Food Safety

Published on May 30th, 2013 | by Jennifer Kaplan


LL62 Rice and the GMO Database


It all started when I saw a reference to LL62 rice and decided to google it. And that’s how I stumbled upon the GMO Database.

Want to know for which food products or plants gene technology plays a role? The GMO Database contains information on every GM plant that has been approved or is awaiting authorization in the EU.

For example a quick search on “Alcohols, Spirits” yielded this:

Possible application of gene technology: Applications of gene technology are possible in the following ingredients that commonly are found in alcohols/spirits. However, the extent to which a particular product is affected by these possibilities cannot be stated with certainty:

• mainly enzymes for the decomposition of vegetable starch: amylases
• other enzymes break down the remaining carbohydrates from the vegetable cell walls and thus make them accessible for alcoholic fermentation; e.g. cellulases, hemicelluloses, glucanases, xylanases
• for liqueurs: enzymes for the extraction of fruit or herbal extracts (e.g. pectinases)
• especially for liqueurs, whiskey: colorants spirit caramel, annatto
• occasionally for liqueurs: invert sugar

I had no idea that there were any gene technologies possibly  found in alcohols/spirits.

Or a click through to the Processed Foods, specifically, the “Sweeties, Chocolate, and Ice Cream” category, yielded this:

  • Chocolate and biscuits, sweets and ice cream – most of our sweet snacks were made with the help of genetic engineering. You won’t find this information on a label, however, because content from genetically modified crops stays below labeling thresholds, and additives made from GM microorganisms do not require labelling.
  • Sugars from Starch. Sugar beets and sugarcane aren’t the only plants that make things sweet. Starch products such as glucose syrup (corn syrup) are commonly used as sugar by food producers. Even though they’re derived from maize or potatoes, sugars derived from starches are chemically identical to granulated table sugar (sucrose) from conventional sources. When chain-like starch molecules are broken down, the result is a mixture of sugar molecules in the form of a syrup that is easier to process than table sugar. The enzymes (e.g. amylase) used to transform corn starch into glucose syrup are predominantly produced with the help of genetically modified microorganisms.
  • Any ingredient made from converted starch can be involved with genetic engineering in two ways. First, the enzymes used to break down starch are usually made with the help of genetically modified microorganisms. Second, the raw material used as a starch source could be from a genetically modified plant like GM maize. GM maize is commonly grown in the USA, Argentina, and even in parts of Europe.
  • Soy ingredients. Genetic engineering is also difficult to avoid when it comes to lecithin, an emulsifier derived from soy that is used in many chocolates, ice creams, and desserts. Other ingredients commonly used in sweets and desserts that are derived from soy include:
    • Fats, oils, and fat-based coatings
    • Numerous emulsifiers made from modified fatty acids
    Almost 60 percent of the world soybean crop is genetically modified. Europe imports almost all of its soybeans from Brazil, the USA, and Argentina, countries where GM soybean is widespread. “GM-free” soybeans can only be obtained from certain regions of Brazil.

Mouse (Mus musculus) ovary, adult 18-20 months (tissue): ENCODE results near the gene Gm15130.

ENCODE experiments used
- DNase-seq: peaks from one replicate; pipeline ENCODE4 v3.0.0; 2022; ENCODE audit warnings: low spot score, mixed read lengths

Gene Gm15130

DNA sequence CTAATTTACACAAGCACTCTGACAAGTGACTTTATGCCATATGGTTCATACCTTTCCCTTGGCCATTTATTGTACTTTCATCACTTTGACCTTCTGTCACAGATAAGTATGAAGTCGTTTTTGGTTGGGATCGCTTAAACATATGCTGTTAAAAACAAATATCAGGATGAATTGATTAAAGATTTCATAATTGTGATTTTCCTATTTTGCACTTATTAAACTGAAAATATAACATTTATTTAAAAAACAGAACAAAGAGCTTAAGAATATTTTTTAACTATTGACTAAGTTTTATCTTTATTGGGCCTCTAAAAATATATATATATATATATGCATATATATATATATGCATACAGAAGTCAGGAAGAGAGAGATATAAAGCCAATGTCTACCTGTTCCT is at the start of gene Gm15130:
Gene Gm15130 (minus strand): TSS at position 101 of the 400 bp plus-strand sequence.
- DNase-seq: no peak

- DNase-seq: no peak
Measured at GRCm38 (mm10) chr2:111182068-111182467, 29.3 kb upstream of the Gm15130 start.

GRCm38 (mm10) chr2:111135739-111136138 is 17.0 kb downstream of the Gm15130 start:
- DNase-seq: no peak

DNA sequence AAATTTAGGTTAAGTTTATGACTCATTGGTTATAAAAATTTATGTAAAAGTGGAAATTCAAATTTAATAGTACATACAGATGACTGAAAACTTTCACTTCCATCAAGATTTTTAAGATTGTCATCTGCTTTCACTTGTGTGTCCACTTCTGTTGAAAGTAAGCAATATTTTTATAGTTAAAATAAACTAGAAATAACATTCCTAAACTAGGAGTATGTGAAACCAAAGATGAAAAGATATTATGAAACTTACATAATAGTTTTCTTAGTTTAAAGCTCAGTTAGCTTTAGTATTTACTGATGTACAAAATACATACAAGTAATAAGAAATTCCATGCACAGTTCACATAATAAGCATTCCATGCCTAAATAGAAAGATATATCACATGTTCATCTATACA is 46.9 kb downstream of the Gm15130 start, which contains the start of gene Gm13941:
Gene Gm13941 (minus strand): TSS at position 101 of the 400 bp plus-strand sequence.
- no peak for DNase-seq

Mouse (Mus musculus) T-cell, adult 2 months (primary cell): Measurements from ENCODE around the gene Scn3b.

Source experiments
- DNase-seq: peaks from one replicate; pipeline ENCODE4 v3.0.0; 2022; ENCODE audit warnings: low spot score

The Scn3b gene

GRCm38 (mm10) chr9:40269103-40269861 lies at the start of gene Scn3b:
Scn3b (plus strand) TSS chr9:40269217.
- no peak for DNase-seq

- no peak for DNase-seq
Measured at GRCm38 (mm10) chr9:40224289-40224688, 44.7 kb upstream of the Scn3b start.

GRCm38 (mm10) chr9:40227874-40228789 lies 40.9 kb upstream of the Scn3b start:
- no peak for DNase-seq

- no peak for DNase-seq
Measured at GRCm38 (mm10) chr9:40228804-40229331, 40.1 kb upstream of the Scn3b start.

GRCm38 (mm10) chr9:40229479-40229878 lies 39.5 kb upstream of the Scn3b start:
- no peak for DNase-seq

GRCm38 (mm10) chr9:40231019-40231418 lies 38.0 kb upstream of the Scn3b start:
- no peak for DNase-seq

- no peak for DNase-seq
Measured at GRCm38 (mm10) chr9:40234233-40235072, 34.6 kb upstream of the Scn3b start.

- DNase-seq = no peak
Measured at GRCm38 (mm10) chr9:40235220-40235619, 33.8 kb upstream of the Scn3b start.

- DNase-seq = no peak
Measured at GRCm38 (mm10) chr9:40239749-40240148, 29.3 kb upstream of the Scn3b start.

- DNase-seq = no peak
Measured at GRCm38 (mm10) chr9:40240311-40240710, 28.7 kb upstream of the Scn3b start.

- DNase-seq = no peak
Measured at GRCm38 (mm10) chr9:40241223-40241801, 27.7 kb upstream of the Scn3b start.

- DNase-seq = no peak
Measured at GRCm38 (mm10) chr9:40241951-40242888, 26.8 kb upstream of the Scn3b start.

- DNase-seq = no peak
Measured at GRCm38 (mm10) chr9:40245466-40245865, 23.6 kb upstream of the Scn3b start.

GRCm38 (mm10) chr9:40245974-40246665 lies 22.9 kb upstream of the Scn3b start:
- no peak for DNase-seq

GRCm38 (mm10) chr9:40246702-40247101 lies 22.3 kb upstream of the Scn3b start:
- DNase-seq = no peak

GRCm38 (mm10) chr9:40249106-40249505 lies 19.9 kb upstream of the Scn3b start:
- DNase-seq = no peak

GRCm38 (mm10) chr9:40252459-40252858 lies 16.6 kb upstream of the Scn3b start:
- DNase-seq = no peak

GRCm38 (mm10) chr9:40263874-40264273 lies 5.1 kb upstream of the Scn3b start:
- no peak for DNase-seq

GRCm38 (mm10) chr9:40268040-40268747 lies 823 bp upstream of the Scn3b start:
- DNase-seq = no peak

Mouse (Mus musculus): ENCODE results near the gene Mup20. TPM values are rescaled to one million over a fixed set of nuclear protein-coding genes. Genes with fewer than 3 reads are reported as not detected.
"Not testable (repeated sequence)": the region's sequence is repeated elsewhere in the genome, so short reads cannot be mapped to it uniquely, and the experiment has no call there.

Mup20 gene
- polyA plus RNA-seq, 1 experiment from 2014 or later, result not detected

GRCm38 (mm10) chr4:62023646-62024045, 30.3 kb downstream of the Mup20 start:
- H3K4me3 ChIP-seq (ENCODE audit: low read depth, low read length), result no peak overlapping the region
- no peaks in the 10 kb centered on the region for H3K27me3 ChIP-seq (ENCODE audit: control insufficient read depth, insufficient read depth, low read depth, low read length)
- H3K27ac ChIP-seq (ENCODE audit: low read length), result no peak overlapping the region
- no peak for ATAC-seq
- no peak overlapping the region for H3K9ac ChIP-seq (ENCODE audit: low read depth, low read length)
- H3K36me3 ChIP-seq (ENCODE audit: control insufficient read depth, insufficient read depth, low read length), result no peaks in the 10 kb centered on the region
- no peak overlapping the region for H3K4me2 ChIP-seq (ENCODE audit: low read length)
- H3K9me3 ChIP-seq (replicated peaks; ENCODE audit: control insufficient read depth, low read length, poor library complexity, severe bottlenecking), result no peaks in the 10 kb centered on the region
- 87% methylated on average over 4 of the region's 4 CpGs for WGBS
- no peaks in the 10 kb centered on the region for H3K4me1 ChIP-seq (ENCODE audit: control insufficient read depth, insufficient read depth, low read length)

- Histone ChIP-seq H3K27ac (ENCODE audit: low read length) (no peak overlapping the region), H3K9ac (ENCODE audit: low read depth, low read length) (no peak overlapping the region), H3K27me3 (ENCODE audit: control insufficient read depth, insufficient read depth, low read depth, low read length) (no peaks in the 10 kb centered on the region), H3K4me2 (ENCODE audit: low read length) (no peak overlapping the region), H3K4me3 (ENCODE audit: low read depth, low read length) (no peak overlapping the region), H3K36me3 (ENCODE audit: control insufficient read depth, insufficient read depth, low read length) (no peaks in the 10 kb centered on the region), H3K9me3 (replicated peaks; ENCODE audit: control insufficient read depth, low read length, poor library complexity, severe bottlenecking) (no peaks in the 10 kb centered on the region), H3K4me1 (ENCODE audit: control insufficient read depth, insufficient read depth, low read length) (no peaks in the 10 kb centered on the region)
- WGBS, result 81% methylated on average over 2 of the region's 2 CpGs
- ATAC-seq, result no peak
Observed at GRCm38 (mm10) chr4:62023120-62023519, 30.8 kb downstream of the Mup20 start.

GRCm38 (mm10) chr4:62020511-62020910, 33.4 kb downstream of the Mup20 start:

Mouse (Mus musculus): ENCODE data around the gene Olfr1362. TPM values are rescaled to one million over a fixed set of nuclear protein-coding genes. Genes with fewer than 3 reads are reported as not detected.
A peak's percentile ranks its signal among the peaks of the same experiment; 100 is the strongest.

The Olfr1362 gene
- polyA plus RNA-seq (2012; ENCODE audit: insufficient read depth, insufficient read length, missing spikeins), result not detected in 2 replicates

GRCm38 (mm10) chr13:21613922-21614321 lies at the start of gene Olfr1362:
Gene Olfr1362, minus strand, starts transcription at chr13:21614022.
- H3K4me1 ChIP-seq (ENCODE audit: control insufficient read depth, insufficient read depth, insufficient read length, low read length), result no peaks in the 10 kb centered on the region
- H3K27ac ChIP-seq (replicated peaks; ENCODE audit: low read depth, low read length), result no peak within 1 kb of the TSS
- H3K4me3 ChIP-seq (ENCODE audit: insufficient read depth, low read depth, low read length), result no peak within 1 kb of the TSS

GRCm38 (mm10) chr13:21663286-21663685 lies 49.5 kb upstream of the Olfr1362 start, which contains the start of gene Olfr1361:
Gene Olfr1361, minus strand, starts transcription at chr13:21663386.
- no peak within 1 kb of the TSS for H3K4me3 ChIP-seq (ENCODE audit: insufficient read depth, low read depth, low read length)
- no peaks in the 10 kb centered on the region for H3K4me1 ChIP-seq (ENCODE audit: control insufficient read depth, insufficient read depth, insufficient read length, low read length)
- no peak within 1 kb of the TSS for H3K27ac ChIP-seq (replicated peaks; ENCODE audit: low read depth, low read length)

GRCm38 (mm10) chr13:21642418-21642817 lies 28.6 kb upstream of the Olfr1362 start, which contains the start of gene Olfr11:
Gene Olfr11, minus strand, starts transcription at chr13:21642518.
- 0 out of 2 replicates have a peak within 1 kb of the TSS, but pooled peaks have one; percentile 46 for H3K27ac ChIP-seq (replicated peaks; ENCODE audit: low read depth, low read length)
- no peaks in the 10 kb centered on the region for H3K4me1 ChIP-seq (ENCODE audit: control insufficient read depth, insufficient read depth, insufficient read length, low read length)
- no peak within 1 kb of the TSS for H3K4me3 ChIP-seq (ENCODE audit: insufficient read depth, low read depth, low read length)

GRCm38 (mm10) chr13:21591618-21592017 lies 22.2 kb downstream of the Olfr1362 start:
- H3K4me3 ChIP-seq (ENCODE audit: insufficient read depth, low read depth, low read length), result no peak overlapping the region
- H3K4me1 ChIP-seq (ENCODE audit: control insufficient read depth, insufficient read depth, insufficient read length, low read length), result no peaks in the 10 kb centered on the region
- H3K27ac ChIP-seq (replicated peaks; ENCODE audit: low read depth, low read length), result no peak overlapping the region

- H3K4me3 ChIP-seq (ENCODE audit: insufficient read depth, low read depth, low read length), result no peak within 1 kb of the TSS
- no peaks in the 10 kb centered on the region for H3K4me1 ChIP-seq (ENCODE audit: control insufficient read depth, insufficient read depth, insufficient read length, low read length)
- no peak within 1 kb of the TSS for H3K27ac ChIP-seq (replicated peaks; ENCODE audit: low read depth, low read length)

In order to avoid using GM ingredients and thereby forgo GMO labelling, some food producers have replaced soy with alternative raw materials. For instance, rapeseed or sunflower oil is sometimes used instead of soy oil. It is also possible to replace soy lecithin with other emulsifiers.
  • No sugar yet from GM sugar beet. In North America, cultivation of GM sugar beets started in 2007. Although sugar produced therefrom is approved in the European Union, there is very little of it in the local food assortment so far. Until now only conventional sugar beets are grown in Europe.
  • Additives. Sweets contain a number of additives that are often produced with the help of genetically modified microorganisms:
    • Citric acid (E 330)
    • Vitamin B2 (riboflavin colouring / E 101), vitamin C (ascorbic acid / E 300)
    • The sweetener, aspartame (E 951)
    • Beta-carotene colouring (E 160a)
    • Thickening agent, xanthan (E 415)
    Additives made with the help of genetically modified microorganisms do not require labelling. Additives produced by GM microorganisms are no different from the same substances produced by other methods.

Genetic engineering is used in the production of countless products. Most of them are not affected by labelling requirements.

Still curious about LL62 Rice? This is what the GMO Database has to say:

Trait: Herbicide tolerance, specifically tolerance to glufosinate-containing herbicides (Basta®, Rely®, Finale®,and Liberty®
Application Company: Bayer CropScience

Conclusion: LL62 Rice is as safe as conventional rice and therefore the use is unlikely to have an adverse effect on human or animal health or, in the context of its proposed use, on the environment.



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About the Author

is a former marketing consultant who decided, at the age of fifty, to turn her hand to creative non-fiction. Jennifer continues to write about sustainable food and wine, the intersection of food and marketing and food politics for and is the author of Greening Your Small Business (November 2009, Penguin Group (USA)). She was named one of The 16 Women You Must Follow on Twitter for Green Business. She has four kids, a dog, a hamster and an MBA - follow her on and .

One Response to LL62 Rice and the GMO Database

  1. kelly says:

    Not gonna take any pesticide or fungus-resistant rice! YUK!

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